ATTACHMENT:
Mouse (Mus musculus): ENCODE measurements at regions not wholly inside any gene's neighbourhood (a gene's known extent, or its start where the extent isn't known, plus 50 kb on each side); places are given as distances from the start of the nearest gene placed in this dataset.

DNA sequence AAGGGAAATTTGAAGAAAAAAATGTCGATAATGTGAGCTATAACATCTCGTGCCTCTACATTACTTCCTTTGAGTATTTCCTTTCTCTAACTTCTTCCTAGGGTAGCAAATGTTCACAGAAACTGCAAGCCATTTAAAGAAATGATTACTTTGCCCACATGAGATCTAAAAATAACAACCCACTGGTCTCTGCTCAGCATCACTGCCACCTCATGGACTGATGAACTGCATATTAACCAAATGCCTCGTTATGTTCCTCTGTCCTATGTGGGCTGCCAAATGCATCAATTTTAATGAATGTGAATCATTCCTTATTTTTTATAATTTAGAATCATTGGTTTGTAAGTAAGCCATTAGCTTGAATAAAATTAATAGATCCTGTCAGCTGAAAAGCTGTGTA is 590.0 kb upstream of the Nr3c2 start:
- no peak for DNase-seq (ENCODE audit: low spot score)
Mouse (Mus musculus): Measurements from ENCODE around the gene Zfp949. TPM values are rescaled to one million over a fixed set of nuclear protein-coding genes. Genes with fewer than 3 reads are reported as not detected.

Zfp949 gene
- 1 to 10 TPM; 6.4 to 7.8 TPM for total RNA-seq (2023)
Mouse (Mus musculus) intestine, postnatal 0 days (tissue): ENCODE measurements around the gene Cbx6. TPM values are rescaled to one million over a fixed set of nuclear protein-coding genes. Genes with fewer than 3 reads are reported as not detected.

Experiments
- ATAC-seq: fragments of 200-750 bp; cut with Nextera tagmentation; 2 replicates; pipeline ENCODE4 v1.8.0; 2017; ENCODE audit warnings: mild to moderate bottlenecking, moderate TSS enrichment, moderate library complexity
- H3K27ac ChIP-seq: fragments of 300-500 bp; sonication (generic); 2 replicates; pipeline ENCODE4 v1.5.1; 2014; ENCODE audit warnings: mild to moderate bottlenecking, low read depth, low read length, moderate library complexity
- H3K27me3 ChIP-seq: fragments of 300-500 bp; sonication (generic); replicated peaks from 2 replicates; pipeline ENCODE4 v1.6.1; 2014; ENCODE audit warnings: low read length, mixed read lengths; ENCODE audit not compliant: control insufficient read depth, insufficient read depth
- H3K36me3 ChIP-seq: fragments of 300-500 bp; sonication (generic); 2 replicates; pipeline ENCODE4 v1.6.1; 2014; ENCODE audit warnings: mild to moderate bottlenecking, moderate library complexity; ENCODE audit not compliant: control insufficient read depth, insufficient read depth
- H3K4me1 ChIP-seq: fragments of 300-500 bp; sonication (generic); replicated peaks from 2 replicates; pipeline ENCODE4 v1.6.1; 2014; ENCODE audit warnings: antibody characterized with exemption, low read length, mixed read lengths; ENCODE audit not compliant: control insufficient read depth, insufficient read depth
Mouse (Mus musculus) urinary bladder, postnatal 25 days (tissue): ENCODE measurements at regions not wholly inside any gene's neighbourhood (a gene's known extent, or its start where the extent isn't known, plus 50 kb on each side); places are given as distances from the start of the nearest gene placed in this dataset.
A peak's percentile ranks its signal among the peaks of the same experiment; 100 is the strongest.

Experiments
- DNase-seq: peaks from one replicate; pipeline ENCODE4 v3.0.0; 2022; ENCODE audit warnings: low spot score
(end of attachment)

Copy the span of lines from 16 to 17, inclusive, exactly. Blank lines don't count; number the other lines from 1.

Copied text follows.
Experiments
- DNase-seq: peaks from one replicate; pipeline ENCODE4 v3.0.0; 2022; ENCODE audit warnings: low spot score